“It was the closest to death I have ever been.”
“The Eighty-Eight is a beautifully designed collection of riveting reads and random curiosities containing essays, stories, poetry and pictures curated by Jamie Cullum.
Volume two features authors Evie Wyld and Rebecca Hunt, artists Matthew the Horse and Sergio Membrillas, as well as an appearance by Ben Folds.” (Excerpt from the88journal.com)
The great thing about studying on a magazine journalism course is that we have our own mini library of magazines.
When I was having a look through them, I spotted this curious looking object. It is smaller than glossy magazines, and is heavier in the hand.
On opening the front cover, I was literally greeted by the word “Hi!” and that’s when I decided I would take it home to read.
In some ways, the design and thought process for this magazine was much like New Philosopher in that each page presented a different area of thought and imagination, and provided me with constant entertainment and a sense of wonder as to what I would turn the page to next.
The pages are accompanied by a smattering of delightful and rather quirky illustrations and pieces of art which made me feel like I wasn’t just reading this for the words, but for the pictures and artwork too.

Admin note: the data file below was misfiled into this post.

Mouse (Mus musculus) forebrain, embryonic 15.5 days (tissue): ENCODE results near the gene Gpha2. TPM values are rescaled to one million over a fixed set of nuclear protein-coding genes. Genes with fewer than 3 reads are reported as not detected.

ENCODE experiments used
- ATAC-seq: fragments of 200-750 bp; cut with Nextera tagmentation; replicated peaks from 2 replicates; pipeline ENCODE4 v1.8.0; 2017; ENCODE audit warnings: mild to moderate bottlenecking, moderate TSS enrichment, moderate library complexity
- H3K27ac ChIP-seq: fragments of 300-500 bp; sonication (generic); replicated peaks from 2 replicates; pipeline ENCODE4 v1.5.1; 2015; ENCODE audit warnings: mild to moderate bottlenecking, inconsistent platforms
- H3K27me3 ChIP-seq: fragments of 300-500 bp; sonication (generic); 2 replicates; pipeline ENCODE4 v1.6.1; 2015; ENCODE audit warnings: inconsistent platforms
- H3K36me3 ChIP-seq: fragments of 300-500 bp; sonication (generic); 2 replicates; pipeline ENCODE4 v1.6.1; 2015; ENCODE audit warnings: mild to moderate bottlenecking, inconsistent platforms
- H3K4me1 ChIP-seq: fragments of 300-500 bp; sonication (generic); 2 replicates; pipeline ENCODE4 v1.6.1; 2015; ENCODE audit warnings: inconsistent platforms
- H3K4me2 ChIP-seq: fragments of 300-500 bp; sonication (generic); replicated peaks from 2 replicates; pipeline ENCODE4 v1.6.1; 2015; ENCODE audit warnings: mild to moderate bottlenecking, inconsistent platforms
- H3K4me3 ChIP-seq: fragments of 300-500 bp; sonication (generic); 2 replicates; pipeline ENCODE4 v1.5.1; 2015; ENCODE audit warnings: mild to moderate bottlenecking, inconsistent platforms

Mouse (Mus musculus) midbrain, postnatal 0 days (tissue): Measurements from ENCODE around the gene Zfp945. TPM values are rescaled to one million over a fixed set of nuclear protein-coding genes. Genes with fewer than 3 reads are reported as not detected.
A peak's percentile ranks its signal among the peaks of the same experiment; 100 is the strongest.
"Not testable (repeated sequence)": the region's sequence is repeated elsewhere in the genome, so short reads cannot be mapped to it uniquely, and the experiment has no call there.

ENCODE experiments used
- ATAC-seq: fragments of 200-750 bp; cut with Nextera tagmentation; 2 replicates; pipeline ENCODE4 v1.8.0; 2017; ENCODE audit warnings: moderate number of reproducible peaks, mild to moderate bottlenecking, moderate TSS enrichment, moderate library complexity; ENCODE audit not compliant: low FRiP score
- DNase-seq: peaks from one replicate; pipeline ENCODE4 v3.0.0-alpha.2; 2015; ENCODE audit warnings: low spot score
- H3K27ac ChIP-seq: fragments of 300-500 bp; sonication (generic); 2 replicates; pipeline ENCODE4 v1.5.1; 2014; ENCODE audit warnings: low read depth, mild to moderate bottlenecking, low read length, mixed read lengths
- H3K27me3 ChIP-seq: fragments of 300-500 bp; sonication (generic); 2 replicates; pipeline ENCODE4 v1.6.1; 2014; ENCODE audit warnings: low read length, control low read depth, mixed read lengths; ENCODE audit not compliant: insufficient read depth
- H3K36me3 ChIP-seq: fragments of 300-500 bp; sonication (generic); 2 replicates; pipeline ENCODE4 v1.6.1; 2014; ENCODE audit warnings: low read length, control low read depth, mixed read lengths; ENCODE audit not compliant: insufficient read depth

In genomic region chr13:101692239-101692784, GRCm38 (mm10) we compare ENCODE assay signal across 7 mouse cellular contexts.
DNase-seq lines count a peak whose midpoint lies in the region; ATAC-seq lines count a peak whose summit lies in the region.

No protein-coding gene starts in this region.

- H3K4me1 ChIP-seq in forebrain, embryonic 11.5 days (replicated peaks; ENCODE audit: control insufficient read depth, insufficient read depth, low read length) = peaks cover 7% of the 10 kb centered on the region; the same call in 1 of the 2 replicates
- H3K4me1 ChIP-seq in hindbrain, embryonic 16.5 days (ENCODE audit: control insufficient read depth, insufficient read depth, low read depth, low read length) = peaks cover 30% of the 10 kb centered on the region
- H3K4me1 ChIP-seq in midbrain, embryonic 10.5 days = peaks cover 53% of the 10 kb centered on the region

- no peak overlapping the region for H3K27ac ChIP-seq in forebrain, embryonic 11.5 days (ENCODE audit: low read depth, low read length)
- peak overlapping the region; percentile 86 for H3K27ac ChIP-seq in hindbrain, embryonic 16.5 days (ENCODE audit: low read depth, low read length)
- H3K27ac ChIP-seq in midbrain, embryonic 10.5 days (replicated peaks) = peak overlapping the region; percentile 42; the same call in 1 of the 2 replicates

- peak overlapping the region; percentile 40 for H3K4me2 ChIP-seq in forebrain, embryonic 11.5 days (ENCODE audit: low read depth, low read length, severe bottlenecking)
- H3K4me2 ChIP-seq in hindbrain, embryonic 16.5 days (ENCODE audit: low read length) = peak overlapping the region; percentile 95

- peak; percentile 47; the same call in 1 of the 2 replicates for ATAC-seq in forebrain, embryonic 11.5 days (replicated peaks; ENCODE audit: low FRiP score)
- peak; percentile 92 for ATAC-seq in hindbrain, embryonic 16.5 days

Two aspects of this magazine really stood out. The first was the recurring comic strip called ‘Moderne Luv’ which tells funny little stories of two odd-looking characters (are they sausages, are they arms? I’m not sure). The comic strip is by Ohara Hale and really sets the tone of the magazine as a fun publication alongside more series pieces of journalism.
The second thing that I loved was the booklet of a story called ‘Donuts’ written by Duncan Macmillan. It was a brilliant read, and there was something inspiring about having it in a separate booklet rather than part of the actual magazine.
The first half was more of the creative/arts half which included short stories, creative non-fiction, odd but entertaining poetry and some truly beautiful illustrations. This aspect of the magazine does carry on into the second half, but this time it accompanied more informative articles that had a more serious tone to them, yet still managed to uphold the curious and adventurous nature of the mag.
But the best thing about discovering this is that it has made me view Jamie Cullum in a whole new light. I recognised his name as a musician, and I loved his contribution to this volume, and I didn’t realise there were musicians out there who would have a hand in curating such a quirky magazine.
Some of the articles towards the end didn’t appeal to me as much as the articles in the first half, and that’s the only reason why I’ve given this 4/5 stars.